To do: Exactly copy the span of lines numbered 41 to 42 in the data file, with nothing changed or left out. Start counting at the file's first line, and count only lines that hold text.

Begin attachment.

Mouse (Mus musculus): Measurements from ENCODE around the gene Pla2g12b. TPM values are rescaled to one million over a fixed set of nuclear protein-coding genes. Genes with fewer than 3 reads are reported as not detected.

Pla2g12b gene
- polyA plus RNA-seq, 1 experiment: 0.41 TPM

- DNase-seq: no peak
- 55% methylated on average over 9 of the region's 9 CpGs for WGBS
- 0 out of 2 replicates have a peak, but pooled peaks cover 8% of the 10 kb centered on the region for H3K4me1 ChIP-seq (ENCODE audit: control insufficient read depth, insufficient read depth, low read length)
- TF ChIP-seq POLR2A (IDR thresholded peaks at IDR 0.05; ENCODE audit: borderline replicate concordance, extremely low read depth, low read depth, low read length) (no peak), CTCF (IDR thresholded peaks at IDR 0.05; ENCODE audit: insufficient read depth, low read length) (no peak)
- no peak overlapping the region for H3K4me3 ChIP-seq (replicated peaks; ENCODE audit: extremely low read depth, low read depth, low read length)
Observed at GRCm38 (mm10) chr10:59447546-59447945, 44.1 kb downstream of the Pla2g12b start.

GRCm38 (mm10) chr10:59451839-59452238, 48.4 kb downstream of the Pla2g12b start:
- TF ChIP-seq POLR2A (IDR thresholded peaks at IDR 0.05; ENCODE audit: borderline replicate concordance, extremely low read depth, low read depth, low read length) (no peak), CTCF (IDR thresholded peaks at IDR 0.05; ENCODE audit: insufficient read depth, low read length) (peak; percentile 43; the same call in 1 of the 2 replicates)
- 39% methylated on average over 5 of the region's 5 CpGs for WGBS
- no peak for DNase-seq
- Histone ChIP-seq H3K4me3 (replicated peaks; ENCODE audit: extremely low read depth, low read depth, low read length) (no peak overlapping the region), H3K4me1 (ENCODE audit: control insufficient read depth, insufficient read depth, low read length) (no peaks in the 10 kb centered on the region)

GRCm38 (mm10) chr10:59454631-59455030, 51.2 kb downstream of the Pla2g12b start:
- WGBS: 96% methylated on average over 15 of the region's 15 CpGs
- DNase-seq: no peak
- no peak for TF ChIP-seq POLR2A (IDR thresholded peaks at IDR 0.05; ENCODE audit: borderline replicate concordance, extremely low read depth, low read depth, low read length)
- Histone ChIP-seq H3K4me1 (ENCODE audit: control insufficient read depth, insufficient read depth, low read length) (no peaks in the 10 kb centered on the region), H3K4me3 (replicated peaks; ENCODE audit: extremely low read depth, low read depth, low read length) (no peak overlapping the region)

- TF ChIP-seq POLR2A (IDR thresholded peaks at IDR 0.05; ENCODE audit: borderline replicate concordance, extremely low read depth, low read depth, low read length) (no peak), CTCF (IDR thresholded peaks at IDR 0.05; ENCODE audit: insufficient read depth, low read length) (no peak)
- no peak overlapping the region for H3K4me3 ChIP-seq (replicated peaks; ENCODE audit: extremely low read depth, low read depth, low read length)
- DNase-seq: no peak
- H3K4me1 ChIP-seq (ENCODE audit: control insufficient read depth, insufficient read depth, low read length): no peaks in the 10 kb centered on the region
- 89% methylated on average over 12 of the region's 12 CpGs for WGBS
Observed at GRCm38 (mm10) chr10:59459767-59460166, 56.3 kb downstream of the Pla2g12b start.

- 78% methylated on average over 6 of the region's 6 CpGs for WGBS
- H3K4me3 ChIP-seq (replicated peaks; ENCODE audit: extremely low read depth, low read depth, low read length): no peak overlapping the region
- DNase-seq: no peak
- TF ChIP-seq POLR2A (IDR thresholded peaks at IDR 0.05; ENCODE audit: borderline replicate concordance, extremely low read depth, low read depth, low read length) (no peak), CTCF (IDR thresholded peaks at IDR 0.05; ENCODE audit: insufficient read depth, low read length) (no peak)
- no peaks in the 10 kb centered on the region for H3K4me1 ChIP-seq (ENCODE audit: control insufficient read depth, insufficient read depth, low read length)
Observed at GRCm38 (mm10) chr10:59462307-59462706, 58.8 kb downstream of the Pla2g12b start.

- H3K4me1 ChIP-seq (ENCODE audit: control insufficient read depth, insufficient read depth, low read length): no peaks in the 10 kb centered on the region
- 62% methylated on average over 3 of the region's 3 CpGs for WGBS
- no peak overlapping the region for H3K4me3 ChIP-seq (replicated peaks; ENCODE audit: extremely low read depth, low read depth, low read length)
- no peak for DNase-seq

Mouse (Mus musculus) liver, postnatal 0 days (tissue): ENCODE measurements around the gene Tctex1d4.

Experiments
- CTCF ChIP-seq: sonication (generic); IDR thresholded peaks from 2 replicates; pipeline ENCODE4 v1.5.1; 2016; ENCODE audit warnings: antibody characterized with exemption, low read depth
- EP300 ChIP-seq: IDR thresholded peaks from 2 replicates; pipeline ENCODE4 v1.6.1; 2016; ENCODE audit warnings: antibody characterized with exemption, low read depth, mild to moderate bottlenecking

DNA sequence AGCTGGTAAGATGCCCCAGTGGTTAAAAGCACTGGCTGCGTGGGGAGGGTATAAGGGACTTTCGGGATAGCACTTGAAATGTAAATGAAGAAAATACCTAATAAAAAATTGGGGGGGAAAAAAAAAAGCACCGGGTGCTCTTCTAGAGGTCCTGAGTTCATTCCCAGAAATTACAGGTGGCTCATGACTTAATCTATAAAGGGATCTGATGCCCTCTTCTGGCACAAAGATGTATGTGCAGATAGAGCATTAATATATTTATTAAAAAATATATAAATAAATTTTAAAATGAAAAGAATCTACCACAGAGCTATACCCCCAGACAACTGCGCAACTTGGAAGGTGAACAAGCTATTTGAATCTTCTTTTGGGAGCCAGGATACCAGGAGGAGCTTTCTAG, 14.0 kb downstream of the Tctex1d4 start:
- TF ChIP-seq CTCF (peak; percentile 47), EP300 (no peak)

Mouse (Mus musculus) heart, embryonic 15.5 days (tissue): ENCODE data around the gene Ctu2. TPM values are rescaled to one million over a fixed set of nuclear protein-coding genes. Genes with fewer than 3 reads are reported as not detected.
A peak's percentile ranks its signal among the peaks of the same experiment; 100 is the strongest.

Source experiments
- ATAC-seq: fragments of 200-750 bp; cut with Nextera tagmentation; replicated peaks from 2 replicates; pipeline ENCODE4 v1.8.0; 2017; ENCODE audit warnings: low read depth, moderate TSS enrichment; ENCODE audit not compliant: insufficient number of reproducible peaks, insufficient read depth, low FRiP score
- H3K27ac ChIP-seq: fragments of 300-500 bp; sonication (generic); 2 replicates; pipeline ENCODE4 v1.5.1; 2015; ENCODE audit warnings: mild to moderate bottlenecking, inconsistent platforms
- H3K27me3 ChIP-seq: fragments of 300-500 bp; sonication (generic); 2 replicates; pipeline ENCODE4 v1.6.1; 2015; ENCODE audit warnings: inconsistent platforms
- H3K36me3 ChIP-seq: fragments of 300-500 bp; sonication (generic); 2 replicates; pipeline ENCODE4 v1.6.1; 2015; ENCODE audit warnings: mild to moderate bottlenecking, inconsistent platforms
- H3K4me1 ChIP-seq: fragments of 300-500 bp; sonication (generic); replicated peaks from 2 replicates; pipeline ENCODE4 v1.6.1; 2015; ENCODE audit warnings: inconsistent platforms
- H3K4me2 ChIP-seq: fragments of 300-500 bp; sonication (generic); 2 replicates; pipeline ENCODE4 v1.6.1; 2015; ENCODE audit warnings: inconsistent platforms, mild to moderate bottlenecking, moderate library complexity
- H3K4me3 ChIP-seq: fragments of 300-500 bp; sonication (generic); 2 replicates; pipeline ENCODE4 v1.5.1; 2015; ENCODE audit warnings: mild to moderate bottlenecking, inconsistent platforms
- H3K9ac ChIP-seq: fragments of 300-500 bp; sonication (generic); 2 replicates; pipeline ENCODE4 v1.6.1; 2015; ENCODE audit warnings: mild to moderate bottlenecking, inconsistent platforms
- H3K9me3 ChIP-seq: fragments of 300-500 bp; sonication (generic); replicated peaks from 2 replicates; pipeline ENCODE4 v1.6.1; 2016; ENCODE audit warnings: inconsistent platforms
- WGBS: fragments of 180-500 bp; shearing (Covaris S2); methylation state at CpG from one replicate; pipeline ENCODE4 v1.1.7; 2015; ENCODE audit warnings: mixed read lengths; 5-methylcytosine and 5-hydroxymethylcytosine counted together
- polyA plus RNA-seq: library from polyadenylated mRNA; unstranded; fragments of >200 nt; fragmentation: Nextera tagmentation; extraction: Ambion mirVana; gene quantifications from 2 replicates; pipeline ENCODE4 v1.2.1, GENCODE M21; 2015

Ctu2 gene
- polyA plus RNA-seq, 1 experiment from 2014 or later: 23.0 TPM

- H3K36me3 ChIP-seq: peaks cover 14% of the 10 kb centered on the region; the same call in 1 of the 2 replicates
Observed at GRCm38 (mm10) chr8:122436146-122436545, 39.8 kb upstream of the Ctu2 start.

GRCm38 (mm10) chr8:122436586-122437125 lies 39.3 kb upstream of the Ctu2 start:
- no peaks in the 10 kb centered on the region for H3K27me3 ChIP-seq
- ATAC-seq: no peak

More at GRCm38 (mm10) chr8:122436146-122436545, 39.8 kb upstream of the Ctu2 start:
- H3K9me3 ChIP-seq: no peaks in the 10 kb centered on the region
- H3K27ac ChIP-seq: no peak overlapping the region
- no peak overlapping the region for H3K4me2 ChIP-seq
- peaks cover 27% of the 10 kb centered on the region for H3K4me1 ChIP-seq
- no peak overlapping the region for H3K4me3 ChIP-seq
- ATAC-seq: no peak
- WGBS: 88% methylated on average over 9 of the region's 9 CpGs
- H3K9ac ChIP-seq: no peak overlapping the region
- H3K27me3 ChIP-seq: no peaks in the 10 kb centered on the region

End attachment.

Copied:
- TF ChIP-seq CTCF (peak; percentile 47), EP300 (no peak)

Mouse (Mus musculus) heart, embryonic 15.5 days (tissue): ENCODE data around the gene Ctu2. TPM values are rescaled to one million over a fixed set of nuclear protein-coding genes. Genes with fewer than 3 reads are reported as not detected.